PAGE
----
Another recommendation for caregivers is getting their loved one involved in a day program. At Albright Care Services, the LIFE program can be a great relief for many caregivers. LIFE stands for Living Independently For Elders. Albright LIFE understands that long-term care giving can be physically and emotionally challenging for families. Our team gets to know the participants along with their families and actively involves caregivers in the care planning process. They identify together which services are best for the participant, since every situation is unique. They customize a plan to meet the family’s needs and keep them informed. Some participants just need social support, while others require daily medical observation and therapy. The goal is to find ways to make the participant’s days fulfilled and bring peace of mind to their families. You can find more information about our LIFE program at albrightcare.org. The LIFE program can take stress off of caregivers by providing transportation to and from the LIFE Center, nutritious meals, activities, medical and dental care on-site, prescriptions, and self-care, such as showers and haircuts at the LIFE Center. You can find more information about our LIFE program at https://albrightcare.org/albright-life-centers/
Getting back to my family story, my Aunt is now doing much better following the passing of my grandmother. She has a part-time job that she loves and a great group of friends that enjoy spending time together. She is proud of the time she dedicated to caring for her mom and feels good knowing she was always there for her. However, she learned a lot from the experience and told me many ideas and tips for caregiver burnout when the time arrives for me to step into that role. However, my mother lives in New Hampshire and my father lives in Minnesota. I lie awake at night sometimes thinking what I would do if something happened to either one of them.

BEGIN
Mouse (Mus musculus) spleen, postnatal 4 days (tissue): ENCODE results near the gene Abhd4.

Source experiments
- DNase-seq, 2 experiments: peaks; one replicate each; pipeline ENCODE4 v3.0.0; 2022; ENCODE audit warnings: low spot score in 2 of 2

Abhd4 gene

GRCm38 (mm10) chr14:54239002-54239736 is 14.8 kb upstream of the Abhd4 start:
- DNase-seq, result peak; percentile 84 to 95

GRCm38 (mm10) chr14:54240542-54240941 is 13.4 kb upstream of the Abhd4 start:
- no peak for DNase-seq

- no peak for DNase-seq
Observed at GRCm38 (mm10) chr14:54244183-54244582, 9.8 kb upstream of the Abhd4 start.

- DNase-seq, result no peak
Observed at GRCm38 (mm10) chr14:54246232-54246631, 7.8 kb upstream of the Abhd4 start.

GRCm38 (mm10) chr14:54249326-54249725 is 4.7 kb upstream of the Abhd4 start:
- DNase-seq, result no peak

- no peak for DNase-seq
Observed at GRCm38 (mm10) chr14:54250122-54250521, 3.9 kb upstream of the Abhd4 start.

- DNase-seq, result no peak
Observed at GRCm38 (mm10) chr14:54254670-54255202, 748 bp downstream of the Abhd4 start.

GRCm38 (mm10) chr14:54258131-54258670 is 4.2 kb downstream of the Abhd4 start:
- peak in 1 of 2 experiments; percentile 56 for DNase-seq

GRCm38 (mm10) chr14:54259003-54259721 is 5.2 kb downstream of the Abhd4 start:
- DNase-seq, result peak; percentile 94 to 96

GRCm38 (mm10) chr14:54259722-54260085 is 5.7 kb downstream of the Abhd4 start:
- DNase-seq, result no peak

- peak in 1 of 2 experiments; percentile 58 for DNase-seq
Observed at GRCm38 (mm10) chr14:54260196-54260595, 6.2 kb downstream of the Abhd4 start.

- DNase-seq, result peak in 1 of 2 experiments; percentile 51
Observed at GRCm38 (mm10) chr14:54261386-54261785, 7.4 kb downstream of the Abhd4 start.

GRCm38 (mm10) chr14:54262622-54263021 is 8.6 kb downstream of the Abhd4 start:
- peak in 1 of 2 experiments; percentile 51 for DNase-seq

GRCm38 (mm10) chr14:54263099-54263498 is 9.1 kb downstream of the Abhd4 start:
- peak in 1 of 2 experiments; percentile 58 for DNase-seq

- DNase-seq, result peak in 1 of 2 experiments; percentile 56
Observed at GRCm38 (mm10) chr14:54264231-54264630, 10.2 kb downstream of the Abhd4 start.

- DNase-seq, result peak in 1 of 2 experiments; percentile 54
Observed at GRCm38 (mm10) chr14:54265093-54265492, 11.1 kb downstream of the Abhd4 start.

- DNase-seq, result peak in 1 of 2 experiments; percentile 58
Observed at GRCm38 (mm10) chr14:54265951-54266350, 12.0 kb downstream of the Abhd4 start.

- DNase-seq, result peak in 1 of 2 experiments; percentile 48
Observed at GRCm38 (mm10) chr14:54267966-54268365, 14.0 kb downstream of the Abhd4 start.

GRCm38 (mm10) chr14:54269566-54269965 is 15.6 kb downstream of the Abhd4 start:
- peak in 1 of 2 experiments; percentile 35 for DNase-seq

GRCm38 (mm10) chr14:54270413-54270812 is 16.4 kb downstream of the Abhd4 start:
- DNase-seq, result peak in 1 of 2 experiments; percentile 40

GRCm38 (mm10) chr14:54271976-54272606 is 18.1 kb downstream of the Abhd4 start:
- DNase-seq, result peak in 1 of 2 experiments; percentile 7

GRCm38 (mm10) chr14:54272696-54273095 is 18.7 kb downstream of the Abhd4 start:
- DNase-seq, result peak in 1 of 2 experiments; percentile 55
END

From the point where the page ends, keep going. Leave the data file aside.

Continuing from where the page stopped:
A 2009 National Alliance of Caregiving study found that about 15 percent of caregivers live more than an hour away. Many caregivers struggle with feelings of guilt, and those feelings are amplified by distance. Care.com came up with some tips for those who don’t live near their parents, but need to be caregivers to them.
- Accept- Recognize that feelings of inadequacy and guilt are normal. Allow yourself to acknowledge these feelings so you can process them and let them go.
- Reach Out- You may not be able to visit, but calling or video chatting can help alleviate guilt
- Redefine “Caring”- Work with your parent to identify what you can and cannot do and find ways to fill in the gaps that matter to your parents.
- Be Supportive- Support the primary caregiver, despite your feelings of guilt for not being able to be there
- Use Supports- Contact the Area Agency on Aging closest to your parents to find out what helpful services are available, such as Meals on Wheels for meal delivery. Find out more about Meals on Wheels at RiverWoods here: https://riverwoods.org/about-us/meals-on-wheels/
I know in my heart my parents wouldn’t want me to move closer to them just to be their caregiver. They appreciate that I have my own life in Pennsylvania. So, being prepared by researching support programs and a plan for their care in the future is the best step I can take. This is a great resource for planning ahead for the day when your parents may need you to make some important decisions: AARP Planning Guide for Families.